Another DAW with a simple interface and high-quality tools is GarageBand. If you currently have or soon will have an Apple computer, know that it comes preloaded with the program.

When Apple started releasing its earliest versions, it was actually pretty revolutionary for bedroom Producers. These types of tools, sounds, and professionally recorded loops had not been so easily available to people.

It’s so efficient that stars like Usher, Rihanna, and Kendrick Lamar have used it to create music.

Logic Pro X (macOS)

If you want a more robust version of GarageBand with more capabilities, Logic Pro X is your answer. It’s Apple’s “pro-level” DAW and is in most full-service recording studios. But it has a simple enough design that newbies can pick it up quickly.

It has a ton of superb plugins, a smooth interface, and the same huge loop library you have access to with GarageBand. If you’re relatively new to home production and have a bit of a DAW budget, Logic Pro X is a solid choice.

Pro Tools First (Windows / macOS)

Another great beginner DAW is Pro Tools First. Its older and wiser sibling, Pro Tools, is the industry standard. So First is a reliable program to start out with.

Pro Tools First allows only 16 tracks, but that’s enough to make a professional-sounding song. Also, I should mention that Pro Tools projects won’t open in a Pro Tools First project, which can make collaborations difficult.

But don’t be mistaken: First is a solid first option if you’re new to home production.

Ableton Live (Windows / macOS)

Ableton Live lives up to the fact that they’re one of the most famous DAWs. It’s got an interface that’s easy to understand and users seem to like the workflow of it — its name comes from how smooth it works for live performances.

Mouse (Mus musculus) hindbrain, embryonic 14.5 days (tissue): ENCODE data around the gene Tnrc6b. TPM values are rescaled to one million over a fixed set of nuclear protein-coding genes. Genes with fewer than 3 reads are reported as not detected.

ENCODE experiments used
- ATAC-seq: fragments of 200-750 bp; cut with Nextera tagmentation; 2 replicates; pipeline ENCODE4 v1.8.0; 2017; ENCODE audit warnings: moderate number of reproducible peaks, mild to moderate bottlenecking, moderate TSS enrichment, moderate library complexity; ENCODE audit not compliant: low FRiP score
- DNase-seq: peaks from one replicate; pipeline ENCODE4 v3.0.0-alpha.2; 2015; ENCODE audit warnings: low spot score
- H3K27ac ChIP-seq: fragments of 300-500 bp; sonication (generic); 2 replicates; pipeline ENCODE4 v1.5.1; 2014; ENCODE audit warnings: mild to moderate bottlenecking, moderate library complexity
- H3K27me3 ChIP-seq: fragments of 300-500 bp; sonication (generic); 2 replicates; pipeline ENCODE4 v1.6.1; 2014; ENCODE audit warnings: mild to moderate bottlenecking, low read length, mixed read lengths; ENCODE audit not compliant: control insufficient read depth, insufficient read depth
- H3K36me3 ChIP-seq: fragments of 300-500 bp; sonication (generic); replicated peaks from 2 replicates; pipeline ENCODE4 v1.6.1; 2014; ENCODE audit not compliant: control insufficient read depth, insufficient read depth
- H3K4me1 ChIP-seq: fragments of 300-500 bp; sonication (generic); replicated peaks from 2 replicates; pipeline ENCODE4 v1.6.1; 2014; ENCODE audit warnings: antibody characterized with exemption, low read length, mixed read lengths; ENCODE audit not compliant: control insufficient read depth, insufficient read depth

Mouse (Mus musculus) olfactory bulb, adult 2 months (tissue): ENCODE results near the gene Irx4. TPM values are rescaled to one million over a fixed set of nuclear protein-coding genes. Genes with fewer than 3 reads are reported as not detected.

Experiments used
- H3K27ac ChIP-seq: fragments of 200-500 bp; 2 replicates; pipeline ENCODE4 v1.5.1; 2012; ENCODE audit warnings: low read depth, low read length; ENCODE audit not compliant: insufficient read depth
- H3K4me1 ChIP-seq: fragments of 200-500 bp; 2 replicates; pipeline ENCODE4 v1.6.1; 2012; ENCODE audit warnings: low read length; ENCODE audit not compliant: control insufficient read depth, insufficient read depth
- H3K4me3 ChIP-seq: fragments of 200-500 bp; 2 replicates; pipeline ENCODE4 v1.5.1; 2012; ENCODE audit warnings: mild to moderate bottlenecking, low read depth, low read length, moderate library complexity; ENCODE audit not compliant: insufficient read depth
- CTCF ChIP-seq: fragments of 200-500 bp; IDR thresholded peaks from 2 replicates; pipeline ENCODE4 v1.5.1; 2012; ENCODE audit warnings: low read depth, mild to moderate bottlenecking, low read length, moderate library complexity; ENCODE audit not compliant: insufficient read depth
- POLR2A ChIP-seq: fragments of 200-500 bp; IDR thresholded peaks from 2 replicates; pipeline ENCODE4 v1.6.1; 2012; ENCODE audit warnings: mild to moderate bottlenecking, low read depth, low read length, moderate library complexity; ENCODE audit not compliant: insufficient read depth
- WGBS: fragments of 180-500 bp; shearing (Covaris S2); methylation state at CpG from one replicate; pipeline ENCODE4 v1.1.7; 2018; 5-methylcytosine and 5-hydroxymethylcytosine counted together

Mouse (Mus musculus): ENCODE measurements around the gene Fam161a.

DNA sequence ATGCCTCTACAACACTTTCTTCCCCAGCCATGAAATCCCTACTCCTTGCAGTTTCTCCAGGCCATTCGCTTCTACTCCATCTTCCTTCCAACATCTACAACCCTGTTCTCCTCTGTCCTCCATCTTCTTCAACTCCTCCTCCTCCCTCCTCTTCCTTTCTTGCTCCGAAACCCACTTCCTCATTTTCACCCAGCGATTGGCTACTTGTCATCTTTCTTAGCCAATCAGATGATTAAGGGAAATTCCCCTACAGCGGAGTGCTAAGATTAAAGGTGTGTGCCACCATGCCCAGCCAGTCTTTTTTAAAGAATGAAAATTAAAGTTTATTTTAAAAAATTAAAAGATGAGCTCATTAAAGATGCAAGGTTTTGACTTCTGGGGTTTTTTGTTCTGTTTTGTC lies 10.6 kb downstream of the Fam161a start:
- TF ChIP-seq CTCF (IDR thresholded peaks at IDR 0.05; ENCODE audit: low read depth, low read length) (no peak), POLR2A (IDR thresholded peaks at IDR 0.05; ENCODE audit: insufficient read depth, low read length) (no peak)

Electronic Producers gravitate toward it because it offers special sampling plugins, and Ableton continues to drop new sample packs.

Plus, huge names like Chance The Rapper, Childish Gambino, and Elton John have used Ableton Live for songs that became huge hits.

FL Studio (Windows / macOS)

FL Studio’s former name, “Fruity Loops,” explains its original aim – to help Producers make dope beats quickly. And it’s still good at it. The interface is simple and the built-in virtual instrument plugins can give you a solid foundation to stand on.

Plus, the parent company, Image-Line, continues to put out updates, which are freely available to anyone who has purchased a license for the DAW.

Cubase (Windows / macOS)

Cubase is one of the longest-running DAWs, originally starting as a MIDI app. So the MIDI editing capabilities are top-notch, plus Steinberg (the parent company) has improved its audio editing and mixing skills.

You can use it to create sheet music, easily sequence virtual instruments, and give your songs a full mix.